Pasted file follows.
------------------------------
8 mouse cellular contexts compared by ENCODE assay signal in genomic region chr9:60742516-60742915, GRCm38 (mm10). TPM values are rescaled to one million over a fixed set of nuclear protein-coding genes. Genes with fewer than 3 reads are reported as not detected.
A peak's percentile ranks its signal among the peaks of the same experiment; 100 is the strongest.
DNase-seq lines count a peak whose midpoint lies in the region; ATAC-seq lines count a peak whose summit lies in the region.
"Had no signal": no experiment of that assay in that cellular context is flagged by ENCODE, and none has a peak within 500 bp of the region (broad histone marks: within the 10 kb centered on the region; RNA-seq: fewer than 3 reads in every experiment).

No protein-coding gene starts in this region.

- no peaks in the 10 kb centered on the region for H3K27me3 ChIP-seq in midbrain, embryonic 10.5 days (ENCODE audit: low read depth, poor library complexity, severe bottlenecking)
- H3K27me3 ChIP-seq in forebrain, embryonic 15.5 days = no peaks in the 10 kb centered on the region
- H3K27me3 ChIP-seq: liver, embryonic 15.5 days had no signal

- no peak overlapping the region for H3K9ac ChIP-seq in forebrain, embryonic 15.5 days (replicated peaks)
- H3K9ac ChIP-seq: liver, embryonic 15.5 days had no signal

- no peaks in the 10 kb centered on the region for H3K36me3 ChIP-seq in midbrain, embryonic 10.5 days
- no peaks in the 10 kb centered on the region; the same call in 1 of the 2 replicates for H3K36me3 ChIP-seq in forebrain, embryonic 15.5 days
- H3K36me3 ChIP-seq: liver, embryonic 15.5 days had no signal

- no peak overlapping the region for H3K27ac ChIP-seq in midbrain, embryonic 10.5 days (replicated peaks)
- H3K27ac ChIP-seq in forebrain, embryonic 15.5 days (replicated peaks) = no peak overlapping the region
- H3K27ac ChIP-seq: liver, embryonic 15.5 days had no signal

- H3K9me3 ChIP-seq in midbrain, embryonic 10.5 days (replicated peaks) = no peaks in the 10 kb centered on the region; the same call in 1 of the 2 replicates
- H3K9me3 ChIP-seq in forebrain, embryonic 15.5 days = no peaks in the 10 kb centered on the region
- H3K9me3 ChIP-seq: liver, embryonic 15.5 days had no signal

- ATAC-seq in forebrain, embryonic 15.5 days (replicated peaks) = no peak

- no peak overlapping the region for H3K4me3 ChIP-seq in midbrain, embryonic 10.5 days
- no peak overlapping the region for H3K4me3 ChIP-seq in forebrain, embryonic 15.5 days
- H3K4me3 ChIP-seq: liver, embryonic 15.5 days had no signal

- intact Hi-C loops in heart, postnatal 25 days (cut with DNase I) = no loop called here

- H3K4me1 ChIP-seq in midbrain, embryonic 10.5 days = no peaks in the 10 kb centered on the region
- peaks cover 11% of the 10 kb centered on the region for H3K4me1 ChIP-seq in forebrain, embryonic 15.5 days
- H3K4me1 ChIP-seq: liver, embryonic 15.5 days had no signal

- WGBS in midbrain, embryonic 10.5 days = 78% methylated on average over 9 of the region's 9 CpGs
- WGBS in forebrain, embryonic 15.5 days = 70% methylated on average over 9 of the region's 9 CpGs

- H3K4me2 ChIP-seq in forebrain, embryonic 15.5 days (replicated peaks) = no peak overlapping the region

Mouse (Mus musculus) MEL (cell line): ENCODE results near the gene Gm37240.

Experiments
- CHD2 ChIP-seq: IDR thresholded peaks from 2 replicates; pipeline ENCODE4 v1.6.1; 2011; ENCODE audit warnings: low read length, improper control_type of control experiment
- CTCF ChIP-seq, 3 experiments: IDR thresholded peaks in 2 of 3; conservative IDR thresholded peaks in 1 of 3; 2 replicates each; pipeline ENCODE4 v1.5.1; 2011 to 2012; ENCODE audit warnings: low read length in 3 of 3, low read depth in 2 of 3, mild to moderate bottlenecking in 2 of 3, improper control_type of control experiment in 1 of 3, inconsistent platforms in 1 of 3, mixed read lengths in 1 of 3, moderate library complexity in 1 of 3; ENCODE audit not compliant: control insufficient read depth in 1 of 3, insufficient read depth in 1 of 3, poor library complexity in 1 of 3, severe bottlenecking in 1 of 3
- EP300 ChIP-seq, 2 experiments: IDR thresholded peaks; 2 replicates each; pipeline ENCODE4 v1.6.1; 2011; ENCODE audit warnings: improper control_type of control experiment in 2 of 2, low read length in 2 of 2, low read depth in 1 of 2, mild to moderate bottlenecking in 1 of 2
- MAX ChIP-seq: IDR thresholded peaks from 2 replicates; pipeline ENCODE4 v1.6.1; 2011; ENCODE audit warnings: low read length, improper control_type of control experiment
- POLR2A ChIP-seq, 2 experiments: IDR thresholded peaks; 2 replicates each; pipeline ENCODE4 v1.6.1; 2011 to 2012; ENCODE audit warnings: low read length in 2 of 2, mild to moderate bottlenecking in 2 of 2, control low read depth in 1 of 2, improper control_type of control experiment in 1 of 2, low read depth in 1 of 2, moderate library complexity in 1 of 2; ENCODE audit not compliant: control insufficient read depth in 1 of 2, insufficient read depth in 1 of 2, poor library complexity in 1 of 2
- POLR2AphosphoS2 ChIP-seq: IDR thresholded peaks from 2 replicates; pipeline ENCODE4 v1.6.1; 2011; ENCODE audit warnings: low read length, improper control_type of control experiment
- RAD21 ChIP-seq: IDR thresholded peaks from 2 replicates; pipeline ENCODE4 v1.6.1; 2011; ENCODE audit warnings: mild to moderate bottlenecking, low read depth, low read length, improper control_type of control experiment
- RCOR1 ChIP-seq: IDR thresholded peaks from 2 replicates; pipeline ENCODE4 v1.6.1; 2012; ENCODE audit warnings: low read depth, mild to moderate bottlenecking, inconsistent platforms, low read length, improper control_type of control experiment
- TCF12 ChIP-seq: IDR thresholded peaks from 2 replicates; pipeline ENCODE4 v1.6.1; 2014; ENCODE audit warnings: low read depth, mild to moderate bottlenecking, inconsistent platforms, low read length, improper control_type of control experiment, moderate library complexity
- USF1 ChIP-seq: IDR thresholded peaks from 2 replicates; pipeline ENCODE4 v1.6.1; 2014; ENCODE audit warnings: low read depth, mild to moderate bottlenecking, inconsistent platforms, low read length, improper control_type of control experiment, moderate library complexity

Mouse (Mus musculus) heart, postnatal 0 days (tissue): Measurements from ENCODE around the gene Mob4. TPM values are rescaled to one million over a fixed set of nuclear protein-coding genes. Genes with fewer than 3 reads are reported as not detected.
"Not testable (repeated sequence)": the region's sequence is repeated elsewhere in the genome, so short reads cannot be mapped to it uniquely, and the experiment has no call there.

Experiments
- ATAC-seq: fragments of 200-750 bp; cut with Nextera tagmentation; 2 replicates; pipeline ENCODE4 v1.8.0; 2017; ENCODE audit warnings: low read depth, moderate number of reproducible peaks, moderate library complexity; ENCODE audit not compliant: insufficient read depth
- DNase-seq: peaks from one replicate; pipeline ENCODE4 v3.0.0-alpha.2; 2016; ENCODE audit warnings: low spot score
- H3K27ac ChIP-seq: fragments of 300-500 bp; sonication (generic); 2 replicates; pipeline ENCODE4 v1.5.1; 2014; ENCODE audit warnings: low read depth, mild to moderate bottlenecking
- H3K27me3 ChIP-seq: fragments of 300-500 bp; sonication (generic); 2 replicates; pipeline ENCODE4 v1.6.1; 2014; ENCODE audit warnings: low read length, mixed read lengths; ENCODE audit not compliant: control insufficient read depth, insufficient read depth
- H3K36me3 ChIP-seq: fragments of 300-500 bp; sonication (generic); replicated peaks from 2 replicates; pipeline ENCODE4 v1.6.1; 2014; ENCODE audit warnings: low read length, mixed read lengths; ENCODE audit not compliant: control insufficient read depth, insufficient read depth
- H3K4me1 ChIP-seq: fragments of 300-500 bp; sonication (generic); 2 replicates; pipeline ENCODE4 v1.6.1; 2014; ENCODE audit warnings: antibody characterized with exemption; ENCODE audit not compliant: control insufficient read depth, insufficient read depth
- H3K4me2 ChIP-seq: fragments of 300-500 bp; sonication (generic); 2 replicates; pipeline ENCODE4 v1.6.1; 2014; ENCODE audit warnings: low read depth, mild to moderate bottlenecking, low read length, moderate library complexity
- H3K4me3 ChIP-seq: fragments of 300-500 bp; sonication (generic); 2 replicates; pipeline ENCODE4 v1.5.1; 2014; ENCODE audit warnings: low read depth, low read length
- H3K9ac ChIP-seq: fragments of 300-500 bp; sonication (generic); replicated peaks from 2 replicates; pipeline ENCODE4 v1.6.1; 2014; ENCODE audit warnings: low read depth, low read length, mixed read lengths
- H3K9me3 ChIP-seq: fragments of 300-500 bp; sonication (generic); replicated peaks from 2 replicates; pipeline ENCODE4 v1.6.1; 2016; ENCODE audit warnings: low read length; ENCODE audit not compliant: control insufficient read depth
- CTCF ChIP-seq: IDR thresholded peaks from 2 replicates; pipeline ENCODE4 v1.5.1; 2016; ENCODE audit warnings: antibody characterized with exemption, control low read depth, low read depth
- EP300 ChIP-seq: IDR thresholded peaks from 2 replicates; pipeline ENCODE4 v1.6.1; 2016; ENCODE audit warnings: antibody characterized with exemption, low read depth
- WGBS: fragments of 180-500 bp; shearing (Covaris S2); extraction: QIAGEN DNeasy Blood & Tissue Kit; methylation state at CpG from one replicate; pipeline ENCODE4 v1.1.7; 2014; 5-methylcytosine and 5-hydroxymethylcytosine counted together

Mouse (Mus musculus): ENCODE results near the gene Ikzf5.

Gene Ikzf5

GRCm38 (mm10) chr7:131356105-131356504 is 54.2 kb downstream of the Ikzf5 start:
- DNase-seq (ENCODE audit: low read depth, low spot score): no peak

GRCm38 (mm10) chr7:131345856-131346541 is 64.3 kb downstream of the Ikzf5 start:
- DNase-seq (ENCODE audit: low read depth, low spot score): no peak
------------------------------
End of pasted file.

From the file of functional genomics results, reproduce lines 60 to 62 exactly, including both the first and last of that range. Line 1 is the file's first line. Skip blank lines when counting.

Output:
Gene Ikzf5

GRCm38 (mm10) chr7:131356105-131356504 is 54.2 kb downstream of the Ikzf5 start:
- DNase-seq (ENCODE audit: low read depth, low spot score): no peak